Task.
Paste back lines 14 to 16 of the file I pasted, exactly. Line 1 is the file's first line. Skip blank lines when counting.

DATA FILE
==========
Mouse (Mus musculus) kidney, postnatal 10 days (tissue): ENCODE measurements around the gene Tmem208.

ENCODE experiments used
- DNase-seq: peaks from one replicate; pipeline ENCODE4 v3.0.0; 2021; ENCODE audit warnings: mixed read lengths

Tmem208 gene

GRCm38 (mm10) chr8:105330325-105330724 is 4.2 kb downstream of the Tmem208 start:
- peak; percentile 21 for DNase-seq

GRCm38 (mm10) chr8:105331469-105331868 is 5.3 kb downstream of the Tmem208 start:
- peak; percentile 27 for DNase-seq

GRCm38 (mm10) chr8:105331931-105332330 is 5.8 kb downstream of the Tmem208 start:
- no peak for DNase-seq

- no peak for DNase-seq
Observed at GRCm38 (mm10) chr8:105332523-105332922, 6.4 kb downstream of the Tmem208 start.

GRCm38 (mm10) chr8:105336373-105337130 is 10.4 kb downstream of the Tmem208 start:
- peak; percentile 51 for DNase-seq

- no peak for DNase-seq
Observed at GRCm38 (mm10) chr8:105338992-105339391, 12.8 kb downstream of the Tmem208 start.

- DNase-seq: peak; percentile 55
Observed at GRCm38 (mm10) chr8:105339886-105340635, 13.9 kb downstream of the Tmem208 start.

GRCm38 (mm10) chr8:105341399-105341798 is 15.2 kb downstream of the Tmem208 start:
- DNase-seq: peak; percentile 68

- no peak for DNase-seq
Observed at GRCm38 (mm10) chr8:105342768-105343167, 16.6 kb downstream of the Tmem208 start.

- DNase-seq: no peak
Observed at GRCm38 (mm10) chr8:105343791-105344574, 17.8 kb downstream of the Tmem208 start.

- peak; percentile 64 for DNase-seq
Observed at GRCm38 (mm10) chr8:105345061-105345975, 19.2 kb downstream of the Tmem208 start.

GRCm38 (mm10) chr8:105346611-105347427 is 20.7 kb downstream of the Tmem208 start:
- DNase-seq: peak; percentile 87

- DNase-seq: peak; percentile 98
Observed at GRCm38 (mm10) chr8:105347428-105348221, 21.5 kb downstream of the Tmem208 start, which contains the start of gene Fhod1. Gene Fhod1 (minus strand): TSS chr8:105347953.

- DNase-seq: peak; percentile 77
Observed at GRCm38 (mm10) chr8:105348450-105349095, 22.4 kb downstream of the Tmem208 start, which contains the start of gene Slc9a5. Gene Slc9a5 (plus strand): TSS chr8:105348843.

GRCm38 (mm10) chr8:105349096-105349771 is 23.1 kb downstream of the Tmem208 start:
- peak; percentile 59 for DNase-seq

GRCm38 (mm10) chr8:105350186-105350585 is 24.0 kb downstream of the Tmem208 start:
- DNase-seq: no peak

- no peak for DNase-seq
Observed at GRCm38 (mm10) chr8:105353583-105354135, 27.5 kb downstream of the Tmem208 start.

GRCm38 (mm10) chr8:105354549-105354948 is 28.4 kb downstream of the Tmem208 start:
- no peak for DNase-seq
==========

- peak; percentile 51 for DNase-seq

- no peak for DNase-seq
Observed at GRCm38 (mm10) chr8:105338992-105339391, 12.8 kb downstream of the Tmem208 start.